Social media platforms also serve as a pivotal stage for civic engagement, political discussions and a cohesive means for citizens to unite for or against certain causes. Furthermore, it has caused an increase in youth inclusiveness in political and socio-economic conversations and discussions. For example, in 2012, when the government of Goodluck Jonathan removed subsidy from petroleum products, causing bouts of nation-wide protests and strike actions, street protests were organized by tech-savvy youths via social media, using the hashtag, #OccupyNigeria. In a matter of time, the hashtag went viral and attracted attention from both the national government, foreign governments and the international community.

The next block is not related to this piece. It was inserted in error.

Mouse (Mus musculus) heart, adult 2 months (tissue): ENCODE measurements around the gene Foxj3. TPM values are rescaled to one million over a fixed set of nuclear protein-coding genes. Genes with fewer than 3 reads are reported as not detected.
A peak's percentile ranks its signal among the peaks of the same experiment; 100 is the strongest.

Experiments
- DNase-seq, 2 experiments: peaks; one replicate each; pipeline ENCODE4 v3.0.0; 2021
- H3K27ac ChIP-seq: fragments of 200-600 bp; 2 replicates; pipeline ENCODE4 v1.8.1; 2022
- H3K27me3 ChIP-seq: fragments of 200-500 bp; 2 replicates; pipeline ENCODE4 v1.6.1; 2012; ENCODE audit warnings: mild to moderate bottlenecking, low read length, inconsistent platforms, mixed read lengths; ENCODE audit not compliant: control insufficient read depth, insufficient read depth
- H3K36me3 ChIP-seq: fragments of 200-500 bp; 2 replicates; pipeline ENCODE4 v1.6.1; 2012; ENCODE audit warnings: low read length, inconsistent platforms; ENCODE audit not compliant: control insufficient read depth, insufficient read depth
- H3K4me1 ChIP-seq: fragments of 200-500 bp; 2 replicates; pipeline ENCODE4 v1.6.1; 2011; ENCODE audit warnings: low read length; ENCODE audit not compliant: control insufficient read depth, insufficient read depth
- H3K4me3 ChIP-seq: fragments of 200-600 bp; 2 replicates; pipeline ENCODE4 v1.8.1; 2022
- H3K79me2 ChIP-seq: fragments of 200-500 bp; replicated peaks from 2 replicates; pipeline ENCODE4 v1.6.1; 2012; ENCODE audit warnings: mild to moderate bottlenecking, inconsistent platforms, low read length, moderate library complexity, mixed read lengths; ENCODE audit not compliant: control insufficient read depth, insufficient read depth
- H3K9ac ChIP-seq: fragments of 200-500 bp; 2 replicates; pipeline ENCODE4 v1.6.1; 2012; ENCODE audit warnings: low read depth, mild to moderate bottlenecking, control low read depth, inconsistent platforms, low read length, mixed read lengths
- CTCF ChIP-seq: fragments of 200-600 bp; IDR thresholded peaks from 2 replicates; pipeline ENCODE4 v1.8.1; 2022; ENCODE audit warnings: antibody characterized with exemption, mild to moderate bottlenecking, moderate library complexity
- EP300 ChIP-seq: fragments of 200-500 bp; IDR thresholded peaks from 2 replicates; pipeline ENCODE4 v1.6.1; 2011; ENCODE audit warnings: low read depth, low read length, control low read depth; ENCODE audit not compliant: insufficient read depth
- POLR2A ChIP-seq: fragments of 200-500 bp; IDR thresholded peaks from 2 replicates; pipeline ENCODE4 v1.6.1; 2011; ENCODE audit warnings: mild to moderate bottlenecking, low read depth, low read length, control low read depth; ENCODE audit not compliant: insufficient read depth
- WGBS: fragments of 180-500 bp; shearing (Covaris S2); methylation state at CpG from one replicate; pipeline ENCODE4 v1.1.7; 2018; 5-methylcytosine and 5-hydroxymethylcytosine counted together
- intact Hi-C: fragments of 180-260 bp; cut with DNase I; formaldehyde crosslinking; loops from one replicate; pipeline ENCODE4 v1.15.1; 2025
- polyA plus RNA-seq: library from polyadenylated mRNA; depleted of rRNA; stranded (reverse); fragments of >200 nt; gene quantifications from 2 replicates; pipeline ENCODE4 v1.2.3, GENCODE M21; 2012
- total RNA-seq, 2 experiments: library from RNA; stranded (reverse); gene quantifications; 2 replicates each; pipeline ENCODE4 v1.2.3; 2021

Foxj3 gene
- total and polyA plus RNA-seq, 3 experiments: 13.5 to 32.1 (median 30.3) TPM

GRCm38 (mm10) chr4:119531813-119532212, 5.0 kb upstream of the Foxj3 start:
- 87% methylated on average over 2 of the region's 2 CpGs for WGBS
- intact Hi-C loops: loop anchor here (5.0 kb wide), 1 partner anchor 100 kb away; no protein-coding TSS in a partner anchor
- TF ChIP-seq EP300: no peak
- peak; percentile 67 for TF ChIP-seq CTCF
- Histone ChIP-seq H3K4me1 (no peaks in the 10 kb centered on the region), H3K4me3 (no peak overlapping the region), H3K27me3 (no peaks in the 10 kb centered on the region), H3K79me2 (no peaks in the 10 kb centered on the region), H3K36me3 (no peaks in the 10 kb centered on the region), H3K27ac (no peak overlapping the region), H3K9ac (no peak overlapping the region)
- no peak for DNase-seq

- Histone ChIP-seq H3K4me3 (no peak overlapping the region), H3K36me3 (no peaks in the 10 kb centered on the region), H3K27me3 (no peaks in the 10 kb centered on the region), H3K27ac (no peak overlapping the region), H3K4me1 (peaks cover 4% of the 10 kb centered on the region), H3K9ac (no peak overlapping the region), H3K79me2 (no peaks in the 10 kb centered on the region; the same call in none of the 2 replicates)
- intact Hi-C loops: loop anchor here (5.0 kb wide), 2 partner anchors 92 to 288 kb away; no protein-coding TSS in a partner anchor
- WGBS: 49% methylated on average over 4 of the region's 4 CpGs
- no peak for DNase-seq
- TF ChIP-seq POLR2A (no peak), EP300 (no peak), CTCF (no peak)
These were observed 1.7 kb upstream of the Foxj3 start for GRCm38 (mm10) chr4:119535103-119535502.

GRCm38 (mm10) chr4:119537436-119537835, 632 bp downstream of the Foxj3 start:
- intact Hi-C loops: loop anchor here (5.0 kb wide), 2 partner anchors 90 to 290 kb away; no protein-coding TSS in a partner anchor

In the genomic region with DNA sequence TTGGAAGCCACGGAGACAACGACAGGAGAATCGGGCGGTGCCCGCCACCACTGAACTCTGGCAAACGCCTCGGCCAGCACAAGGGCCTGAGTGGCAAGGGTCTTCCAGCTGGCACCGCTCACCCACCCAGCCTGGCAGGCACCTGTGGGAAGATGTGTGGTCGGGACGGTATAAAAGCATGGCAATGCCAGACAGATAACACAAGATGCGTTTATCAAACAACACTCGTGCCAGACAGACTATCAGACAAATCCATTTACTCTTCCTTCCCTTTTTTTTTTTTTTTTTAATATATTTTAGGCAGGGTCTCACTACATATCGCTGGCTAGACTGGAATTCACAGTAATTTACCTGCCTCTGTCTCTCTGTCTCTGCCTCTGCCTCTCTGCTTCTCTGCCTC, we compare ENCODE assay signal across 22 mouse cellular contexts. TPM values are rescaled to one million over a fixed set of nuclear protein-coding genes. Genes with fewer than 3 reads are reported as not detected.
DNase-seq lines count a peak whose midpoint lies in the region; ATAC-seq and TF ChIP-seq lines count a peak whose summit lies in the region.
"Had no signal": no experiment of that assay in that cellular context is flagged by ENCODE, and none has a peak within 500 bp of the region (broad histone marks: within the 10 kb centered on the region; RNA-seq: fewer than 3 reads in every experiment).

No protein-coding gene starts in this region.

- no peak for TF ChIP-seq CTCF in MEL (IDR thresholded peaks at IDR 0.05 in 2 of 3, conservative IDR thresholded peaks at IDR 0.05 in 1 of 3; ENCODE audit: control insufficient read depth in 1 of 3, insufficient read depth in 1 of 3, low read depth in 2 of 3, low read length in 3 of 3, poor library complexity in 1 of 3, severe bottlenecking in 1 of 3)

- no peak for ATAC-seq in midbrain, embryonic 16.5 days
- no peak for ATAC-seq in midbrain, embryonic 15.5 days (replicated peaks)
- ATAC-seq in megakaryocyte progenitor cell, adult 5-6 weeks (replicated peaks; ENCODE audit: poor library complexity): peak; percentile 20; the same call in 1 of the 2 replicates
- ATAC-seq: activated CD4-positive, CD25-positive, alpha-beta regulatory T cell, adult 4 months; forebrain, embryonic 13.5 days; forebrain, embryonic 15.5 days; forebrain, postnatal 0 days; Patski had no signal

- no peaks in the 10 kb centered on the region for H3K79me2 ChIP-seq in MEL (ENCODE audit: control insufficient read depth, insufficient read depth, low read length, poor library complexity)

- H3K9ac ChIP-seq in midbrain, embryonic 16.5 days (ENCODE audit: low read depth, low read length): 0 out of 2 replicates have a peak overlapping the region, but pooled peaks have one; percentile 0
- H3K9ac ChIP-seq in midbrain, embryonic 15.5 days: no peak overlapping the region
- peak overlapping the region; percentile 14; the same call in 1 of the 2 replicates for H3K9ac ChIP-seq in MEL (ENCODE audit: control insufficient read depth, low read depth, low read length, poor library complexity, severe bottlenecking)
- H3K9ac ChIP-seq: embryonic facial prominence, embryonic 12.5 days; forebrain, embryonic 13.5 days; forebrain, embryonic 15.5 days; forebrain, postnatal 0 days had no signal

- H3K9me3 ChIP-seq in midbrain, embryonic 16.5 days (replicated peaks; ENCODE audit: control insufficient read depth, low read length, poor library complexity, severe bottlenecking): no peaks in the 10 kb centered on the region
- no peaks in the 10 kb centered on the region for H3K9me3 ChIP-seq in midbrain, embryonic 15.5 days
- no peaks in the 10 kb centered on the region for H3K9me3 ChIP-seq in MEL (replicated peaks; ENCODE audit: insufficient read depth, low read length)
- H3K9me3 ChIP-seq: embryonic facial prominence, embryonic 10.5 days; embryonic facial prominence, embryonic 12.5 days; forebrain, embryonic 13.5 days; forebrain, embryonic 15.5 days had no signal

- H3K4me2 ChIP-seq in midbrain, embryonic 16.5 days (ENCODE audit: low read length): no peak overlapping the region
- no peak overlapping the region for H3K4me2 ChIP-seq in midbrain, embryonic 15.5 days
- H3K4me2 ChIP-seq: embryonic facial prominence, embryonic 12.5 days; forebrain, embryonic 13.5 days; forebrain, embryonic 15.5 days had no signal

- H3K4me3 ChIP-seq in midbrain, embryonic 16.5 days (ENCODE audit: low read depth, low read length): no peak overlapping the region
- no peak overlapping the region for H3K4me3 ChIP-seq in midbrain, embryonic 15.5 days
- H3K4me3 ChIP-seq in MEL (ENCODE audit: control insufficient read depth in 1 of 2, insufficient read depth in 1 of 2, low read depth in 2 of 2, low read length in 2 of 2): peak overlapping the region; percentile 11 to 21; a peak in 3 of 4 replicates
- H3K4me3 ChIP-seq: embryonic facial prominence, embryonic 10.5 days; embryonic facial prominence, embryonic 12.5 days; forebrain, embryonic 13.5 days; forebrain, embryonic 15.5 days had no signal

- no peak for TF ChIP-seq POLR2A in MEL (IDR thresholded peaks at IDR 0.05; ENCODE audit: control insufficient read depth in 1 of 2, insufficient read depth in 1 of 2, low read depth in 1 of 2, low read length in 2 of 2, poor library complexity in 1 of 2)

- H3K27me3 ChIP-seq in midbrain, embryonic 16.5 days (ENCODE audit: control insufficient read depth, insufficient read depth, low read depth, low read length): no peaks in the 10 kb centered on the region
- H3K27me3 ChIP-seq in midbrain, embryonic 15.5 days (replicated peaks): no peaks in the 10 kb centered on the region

Other nation-wide turned world-wide social media incidents include the BringBackOurGirls campaign, a hashtag first credited to Obiageli Ezekwesili, when the insurgent group Boko Haram, kidnapped 276 school girls on April 14th, 2014, from Chibok, a small town in Borno State. The following year, the #NoToSocialMediaBill online protest defended the right to free speech against a proposed bill by Senator Ibn N’Allah that would “Prohibit Frivolous Petitions and Other Matters Connected Therewith.” The bill includes a 2-4 year prison sentence and/or N2 million fine for any “abusive statement” via text or any social media platform. The protesters described the bill as a violation of Section 39 Sub 1 of the Constitution of the Federal Republic of Nigeria 1999 as Amended in 2011 which states that “Every Person shall be entitled to Freedom of Expression, including freedom to hold opinions and to receive and impart ideas and information without interference.” In a way, social media campaigns are quickly replacing traditional street protests, mainly because they are convenient, effective and enable safe, violence-free demonstrations that elicit worldwide responses.